Egyptian security forces thwarted plans for a strike by about 20,000 textile workers in the Nile Delta on Sunday when hundreds of plainclothes agents took control of the factory, worker activists told Reuters.
Solidarity stoppages and protests in other parts of the country were cancelled or failed to draw widespread support, disrupting attempts to launch a nationwide general strike.
Karim Al Behiry, a blogger who works in the textile factory in Mahalla el-Kubra, 100 km (60 miles) north of Cairo, said the security men made it impossible to protest.
"They are inside and outside the factory and workers who managed to reach the place were taken one by one to their machines and were forced to work," he told Reuters.
"Many workers couldn't reach the factory in the first place because of the security siege," he added.
A workers group at state-owned Misr Spinning and Weaving Company had called for workers across the country to strike on Sunday in solidarity with their demands for wage increases to face recent rises in prices.
Egypt's urban consumer inflation jumped to an 11-month high of 12.1 percent in the year to February. Higher prices for food have hit the poorest Egyptians hardest.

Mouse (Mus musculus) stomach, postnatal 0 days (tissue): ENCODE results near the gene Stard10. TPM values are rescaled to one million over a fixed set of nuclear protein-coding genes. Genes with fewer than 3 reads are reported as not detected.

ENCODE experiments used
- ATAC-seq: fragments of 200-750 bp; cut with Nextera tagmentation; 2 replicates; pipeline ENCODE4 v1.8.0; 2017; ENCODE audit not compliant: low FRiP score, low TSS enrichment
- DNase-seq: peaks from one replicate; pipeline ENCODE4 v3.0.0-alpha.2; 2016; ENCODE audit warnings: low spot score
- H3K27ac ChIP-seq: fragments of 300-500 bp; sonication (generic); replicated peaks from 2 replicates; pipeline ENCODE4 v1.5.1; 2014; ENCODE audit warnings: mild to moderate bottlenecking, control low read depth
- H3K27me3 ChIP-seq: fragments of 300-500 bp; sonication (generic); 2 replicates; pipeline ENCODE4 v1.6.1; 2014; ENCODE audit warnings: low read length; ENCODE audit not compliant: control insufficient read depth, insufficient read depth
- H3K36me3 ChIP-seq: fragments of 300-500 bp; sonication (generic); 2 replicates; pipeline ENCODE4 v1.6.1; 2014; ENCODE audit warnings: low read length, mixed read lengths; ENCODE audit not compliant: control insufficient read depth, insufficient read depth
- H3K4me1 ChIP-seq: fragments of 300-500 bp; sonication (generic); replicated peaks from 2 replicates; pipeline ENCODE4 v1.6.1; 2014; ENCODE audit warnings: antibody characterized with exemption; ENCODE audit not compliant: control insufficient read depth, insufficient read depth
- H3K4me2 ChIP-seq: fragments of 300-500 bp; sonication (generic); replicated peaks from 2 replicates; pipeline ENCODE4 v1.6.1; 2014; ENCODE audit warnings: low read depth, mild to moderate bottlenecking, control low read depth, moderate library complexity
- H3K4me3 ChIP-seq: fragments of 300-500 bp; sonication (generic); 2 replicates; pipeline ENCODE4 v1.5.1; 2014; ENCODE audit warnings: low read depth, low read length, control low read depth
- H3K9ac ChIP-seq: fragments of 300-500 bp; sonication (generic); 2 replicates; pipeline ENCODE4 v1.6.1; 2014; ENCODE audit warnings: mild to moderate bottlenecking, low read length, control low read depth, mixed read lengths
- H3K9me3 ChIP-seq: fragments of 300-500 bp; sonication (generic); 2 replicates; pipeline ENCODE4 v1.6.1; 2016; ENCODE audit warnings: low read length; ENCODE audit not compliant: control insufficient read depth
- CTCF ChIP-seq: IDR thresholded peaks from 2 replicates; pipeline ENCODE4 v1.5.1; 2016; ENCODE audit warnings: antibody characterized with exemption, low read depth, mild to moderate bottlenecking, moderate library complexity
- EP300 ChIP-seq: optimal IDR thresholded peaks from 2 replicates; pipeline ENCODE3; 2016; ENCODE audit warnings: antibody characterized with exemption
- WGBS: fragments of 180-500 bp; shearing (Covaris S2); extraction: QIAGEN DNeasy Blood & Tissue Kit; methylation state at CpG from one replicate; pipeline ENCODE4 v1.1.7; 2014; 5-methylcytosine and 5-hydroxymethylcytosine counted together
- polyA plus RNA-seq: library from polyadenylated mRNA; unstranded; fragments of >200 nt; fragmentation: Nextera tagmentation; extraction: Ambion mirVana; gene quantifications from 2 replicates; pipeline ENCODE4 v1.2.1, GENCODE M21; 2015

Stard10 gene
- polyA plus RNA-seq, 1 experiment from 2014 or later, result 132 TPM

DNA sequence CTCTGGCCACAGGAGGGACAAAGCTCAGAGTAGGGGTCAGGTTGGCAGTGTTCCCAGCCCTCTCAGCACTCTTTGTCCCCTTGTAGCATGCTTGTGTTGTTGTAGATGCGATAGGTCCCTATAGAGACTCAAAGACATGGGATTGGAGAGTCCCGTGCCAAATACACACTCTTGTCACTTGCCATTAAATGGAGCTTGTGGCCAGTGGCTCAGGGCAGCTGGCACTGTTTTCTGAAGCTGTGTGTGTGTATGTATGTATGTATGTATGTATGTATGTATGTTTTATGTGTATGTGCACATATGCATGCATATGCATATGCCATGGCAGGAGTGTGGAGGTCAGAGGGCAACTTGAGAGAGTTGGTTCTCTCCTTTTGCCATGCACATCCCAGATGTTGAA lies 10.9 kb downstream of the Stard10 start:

The strike call won overt support only from the anti-government protest movement Kefaya and some small opposition parties and movements. The outlawed Muslim Brotherhood has said that it supported the strike but would not be participating.
On the social networking website Facebook, a group in support of the protest had accumulated more than 60,000 members by Sunday morning.
Security forces arrested 28 people in Cairo, Alexandria and the Nile Delta city of Mansoura late on Saturday and on Sunday as they were distributing leaflets in support of the strike, security sources and a committee of legal observers said.
"These included the opposition blogger Malek Mostafa and members of the frozen Islamic Labor Party," lawyer and human rights activist Gamal Eid told Reuters.
The organizers of the strike have called for demonstrations in main squares in Cairo, Alexandria and other cities to protest declining standards of living, especially among the poor.
But the Interior Ministry threatened to prosecute any strikers or protesters and mobilized thousands of riot police in the streets of Cairo to prevent them.
The security presence was especially strong around Tahrir Square in central Cairo and at the headquarters of the lawyers and journalists association, popular venues for protests.